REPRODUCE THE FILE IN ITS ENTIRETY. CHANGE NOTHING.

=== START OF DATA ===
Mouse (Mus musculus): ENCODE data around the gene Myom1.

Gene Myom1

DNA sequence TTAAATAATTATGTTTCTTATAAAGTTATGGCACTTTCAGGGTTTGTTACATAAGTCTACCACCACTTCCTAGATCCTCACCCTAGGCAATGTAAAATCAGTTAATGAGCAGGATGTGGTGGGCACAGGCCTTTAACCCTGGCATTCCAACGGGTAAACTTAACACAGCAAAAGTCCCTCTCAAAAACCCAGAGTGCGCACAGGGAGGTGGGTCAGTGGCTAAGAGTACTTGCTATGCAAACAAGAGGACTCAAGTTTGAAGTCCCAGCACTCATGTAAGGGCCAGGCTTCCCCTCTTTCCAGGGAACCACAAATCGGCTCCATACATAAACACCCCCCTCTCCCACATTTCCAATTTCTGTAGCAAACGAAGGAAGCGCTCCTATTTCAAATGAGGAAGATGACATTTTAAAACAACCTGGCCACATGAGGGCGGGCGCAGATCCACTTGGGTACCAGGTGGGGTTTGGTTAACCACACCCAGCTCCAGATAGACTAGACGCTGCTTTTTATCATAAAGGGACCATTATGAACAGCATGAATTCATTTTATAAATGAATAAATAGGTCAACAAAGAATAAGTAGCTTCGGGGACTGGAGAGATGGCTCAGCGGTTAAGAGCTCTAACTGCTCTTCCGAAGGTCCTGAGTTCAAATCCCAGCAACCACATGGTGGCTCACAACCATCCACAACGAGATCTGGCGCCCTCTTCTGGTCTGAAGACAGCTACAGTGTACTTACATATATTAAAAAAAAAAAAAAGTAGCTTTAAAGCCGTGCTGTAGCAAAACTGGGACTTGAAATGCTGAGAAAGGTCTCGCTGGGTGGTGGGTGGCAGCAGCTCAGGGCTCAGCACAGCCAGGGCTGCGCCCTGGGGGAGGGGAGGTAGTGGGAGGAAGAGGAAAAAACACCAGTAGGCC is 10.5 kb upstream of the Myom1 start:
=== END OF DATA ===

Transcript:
Mouse (Mus musculus): ENCODE data around the gene Myom1.

Gene Myom1

DNA sequence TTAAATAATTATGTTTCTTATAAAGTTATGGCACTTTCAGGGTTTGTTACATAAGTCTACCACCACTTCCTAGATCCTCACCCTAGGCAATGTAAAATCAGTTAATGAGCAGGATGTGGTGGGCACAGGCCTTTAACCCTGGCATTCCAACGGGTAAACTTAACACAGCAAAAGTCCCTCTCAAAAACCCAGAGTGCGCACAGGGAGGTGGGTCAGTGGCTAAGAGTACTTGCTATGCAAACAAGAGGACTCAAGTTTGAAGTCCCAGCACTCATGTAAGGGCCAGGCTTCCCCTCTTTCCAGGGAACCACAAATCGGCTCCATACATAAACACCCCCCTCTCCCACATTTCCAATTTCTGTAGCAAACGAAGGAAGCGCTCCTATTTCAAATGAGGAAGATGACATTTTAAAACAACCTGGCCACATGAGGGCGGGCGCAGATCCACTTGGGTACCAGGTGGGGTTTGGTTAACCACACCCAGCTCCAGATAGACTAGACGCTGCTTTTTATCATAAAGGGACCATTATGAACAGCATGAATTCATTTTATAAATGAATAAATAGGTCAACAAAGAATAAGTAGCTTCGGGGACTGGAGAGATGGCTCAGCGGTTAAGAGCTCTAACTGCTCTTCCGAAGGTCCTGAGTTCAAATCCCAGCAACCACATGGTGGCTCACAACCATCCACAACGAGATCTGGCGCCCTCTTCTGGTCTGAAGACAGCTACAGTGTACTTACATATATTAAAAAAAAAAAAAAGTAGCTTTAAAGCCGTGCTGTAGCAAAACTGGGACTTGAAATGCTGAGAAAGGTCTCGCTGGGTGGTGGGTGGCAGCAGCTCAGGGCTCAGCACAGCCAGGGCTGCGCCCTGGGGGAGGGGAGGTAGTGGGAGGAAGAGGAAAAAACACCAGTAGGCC is 10.5 kb upstream of the Myom1 start: